Art occupies an interesting place in the world of accounting and taxes. It operates in different ways depending on how and why it is purchased. Its value can changed based on whether it is a current piece of art or a historical piece, and different rules may apply from state to state. In general, however, art should be capitalized by businesses but is not always deductible, at least not immediately by most investors. However, how the art is used does play an important tax role and some deductibility may be possible.
Capitalization vs. Depreciation
To capitalize a piece of art is to account for its value in books, specifically the business accounting books. When a business purchases such art, it must count it as an asset in its accounts, and if it donates such a piece of art, then the gift must be recorded at the date of donation, subtracting the asset. Inexhaustible collections of art where the estimated useful life is so long it cannot be determined are not depreciated at all, but art collections that are exhaustible because of display or research applications must be depreciated according to their useful lives.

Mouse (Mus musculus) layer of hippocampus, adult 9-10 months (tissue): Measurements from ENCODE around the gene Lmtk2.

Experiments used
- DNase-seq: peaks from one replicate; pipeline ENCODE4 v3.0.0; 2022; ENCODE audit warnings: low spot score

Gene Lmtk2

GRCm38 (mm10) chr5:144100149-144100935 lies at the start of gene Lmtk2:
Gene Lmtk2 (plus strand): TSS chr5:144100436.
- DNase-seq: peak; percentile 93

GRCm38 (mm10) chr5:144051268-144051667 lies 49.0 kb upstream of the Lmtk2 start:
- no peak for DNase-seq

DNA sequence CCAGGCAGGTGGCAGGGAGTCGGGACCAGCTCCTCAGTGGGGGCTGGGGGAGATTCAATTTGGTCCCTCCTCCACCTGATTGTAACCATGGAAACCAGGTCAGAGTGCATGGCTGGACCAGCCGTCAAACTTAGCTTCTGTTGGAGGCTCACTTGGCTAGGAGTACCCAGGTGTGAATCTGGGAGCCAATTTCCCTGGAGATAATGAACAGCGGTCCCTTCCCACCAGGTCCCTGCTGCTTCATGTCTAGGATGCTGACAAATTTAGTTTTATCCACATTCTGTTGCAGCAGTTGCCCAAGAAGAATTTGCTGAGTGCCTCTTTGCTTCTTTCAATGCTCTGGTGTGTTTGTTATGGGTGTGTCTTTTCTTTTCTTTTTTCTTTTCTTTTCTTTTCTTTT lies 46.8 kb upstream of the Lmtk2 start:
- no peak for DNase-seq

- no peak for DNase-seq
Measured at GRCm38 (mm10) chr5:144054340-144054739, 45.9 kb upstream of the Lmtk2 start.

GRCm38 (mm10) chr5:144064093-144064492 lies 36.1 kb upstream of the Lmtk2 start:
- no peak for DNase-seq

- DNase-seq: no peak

When capitalizing the cost of art, the historical value of the piece of collection is an important consideration. When a business purchases a piece of art, it must be recorded at the historical cost. This means that the art is not simply worth market value for a similar piece of art, or as much as its composite materials, but as much as its historical value gives it. The history behind a piece of art can raise its value and require the business to record a higher cost for the piece.
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For artists, creating art generates ordinary income when the art is sold, according to Internal Revenue Service regulations. The artist cannot make a deduction on the sale, but most artists can deduct qualified creative expenses, which means deducting the cost of supplies and similar costs as business expenses. If an artist gives a work to charity, then only the material costs can be deducted, not the fair market value of the piece of art.
Dealers vs. Investors
For collectors that purchase art, there is an important difference between buying as a dealer and buying as an investor. Dealers buy art to sell it to customers in the ordinary course of their business. They can deduct ordinary business expenses in many cases. Investors, however, buy art so that it will accumulate value for them and such expenses are only deductible up to 2 percent of the investor's income.